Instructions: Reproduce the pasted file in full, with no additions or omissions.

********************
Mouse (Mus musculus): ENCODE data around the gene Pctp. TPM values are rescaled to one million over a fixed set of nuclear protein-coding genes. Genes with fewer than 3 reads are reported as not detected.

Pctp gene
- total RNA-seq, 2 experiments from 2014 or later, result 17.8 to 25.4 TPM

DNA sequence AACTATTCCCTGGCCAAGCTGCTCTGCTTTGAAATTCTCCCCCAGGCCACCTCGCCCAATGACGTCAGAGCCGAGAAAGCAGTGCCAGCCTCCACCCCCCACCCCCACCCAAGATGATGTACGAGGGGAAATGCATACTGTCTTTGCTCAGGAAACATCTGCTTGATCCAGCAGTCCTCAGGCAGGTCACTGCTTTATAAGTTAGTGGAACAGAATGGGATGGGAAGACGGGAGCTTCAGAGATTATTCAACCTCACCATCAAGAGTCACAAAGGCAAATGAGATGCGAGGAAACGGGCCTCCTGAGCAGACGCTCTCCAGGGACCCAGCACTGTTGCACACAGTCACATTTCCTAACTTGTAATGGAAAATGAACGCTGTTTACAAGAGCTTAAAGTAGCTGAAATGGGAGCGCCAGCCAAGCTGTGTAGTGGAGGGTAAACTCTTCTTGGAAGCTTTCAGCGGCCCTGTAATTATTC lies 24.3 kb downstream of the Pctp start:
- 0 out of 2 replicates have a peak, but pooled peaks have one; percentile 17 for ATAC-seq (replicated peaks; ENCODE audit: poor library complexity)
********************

Mouse (Mus musculus): ENCODE data around the gene Pctp. TPM values are rescaled to one million over a fixed set of nuclear protein-coding genes. Genes with fewer than 3 reads are reported as not detected.

Pctp gene
- total RNA-seq, 2 experiments from 2014 or later, result 17.8 to 25.4 TPM

DNA sequence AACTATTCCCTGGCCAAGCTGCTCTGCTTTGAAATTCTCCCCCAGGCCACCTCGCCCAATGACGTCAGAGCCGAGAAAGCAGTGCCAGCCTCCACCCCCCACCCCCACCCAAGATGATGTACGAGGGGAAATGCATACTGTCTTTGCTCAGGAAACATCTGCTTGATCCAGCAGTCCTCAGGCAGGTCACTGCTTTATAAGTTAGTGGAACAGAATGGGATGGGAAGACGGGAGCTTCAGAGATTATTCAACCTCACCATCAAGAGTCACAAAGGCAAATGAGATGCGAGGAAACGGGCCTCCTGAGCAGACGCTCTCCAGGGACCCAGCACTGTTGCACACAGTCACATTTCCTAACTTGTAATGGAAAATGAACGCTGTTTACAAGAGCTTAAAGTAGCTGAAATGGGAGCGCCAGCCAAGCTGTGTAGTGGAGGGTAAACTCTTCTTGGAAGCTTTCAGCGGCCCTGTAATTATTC lies 24.3 kb downstream of the Pctp start:
- 0 out of 2 replicates have a peak, but pooled peaks have one; percentile 17 for ATAC-seq (replicated peaks; ENCODE audit: poor library complexity)